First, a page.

MACTAN, CEBU - A development roadmap drafted by the Philippines is calling for measures to enhance financial integration, resiliency and transparency among members of the Asia Pacific Economic Cooperation (APEC).
But given the nature of APEC where adoption of initiatives are voluntary, the Cebu Action Plan (CAP), which will be formally launched here tomorrow (Sept. 11), will be non-binding, meaning it would be up to the member economies whether to put it into action.
Finance Secretary Cesar Purisima said the road map was "broad because it gives opportunity to put in a lot of specific initiatives."
"This is an attempt.. to really come up with a road map moving forward, to really support the trade agenda," he told ABS-CBN News.
All 21 APEC members economies are represented in the two-day high-level meeting that began today at the Mactan Shangri-la Hotel. But only eight finance ministers are in attendance.
Finance ministers from the world's top three economies--the United States, China, and Japan--were not around.
But Purisima said the public should not read much into it. He said he himself had missed similar meetings in the past due to other domestic engagements.
The 10-year CAP stands on four pillars—financial integration, fiscal transparency and reform, financial resiliency, and infrastructure development and financing.
As APEC host this year, the Philippines had the opportunity to determine the theme, which is focused on inclusive growth.
One opportunity under the CAP, Purisima said, was adopting an “equivalent” of the existing APEC Business Travel Card (ABTC) for Public-Private Partnership (PPP) initiatives in the region.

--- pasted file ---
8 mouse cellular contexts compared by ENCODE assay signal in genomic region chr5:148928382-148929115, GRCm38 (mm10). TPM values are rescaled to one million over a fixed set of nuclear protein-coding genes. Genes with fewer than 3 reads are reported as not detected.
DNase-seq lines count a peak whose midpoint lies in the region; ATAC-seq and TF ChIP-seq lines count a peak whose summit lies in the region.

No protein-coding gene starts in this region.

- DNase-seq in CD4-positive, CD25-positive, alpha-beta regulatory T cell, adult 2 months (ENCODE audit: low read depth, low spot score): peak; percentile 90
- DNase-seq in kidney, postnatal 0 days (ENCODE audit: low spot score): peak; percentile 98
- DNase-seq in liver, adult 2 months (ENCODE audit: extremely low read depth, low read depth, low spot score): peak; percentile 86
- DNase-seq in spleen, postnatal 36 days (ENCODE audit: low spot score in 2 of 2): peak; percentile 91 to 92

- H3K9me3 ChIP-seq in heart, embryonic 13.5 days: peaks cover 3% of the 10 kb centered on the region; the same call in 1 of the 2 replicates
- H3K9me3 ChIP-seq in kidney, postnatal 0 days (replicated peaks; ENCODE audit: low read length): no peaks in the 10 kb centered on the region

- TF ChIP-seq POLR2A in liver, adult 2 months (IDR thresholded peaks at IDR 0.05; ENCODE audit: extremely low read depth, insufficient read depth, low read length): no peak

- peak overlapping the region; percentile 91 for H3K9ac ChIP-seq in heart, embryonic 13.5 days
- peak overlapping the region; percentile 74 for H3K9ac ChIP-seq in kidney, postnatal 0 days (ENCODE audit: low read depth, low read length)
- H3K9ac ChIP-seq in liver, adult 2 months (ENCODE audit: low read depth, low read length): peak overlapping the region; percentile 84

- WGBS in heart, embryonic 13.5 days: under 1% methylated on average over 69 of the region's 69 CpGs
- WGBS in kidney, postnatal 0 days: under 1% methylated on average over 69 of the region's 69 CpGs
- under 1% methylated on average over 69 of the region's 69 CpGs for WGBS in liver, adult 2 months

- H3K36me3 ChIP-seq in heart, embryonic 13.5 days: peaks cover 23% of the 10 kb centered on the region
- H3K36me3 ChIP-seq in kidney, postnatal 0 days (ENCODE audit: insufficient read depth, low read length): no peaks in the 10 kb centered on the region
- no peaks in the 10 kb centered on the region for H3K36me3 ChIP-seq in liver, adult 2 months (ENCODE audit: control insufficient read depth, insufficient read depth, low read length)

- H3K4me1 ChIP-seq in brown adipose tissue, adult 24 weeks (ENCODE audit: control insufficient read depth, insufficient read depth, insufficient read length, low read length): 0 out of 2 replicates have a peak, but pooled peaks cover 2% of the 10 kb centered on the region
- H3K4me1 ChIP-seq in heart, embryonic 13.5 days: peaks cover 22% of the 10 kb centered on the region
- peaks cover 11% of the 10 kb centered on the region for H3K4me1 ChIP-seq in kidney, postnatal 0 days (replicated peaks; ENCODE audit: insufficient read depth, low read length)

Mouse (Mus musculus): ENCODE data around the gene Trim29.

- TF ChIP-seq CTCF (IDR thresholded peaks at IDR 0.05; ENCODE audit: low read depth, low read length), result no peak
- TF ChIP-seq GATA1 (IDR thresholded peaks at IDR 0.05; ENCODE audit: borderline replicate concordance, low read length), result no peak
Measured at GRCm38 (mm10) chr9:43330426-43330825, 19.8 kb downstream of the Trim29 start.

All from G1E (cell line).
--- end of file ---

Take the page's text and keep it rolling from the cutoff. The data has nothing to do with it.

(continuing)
The ABTC allows short-term entry to member economies for businessmen without them having to individually apply for visas.
“If an Australian company has done PPPs in Australia, maybe they can get an APEC PPP card that will reduce their accreditation requirements when they go to another country such as he Philippine,” Purisima said.
“So that once accredited in another country, you simplify accreditation in another country.”
Infrastructure development and financing are important to further improve connectivity within the APEC region. They come in the form of efficient ports and road systems.
Citing an Asian Development Bank estimate, Philippine Treasurer Roberto Tan noted that as much as $800 billion was needed annually for infrastructure development.
“While our growth has also come with unprecedented infrastructure development, there are still significant gaps,” he said in a speech at the meeting of APEC finance and central bank deputies.
“We recognize the role the private sector plays in unlocking finance for infrastructure development. In particular, the (PPP) mode of financing is seen as a viable option. For this to materialize, bankable projects have to be identified in the pipeline and capital markets developed.”
Among the Philippines’ priorities as APEC host this year is promoting small and medium enterprises (SMEs) participation in regional and global markets.
One option that could be developed under the CAP is a credit information system that would rate borrowers.
“What we need to do is we create a market for securitizing their loans,” Purisima said.
“But to securitize their loans we need to be able to have credit rating for the borrowers so we can determine the risk of each of these package of loans.”
Another initiative under the financial integration pillar is the Asia Region Funds Passport (ARFP).
It seeks to facilitate the cross-border offering of managed funds within the APEC region.
"Basically funds that are sold in one country already will be allowed to be sold in another country," Purisima said.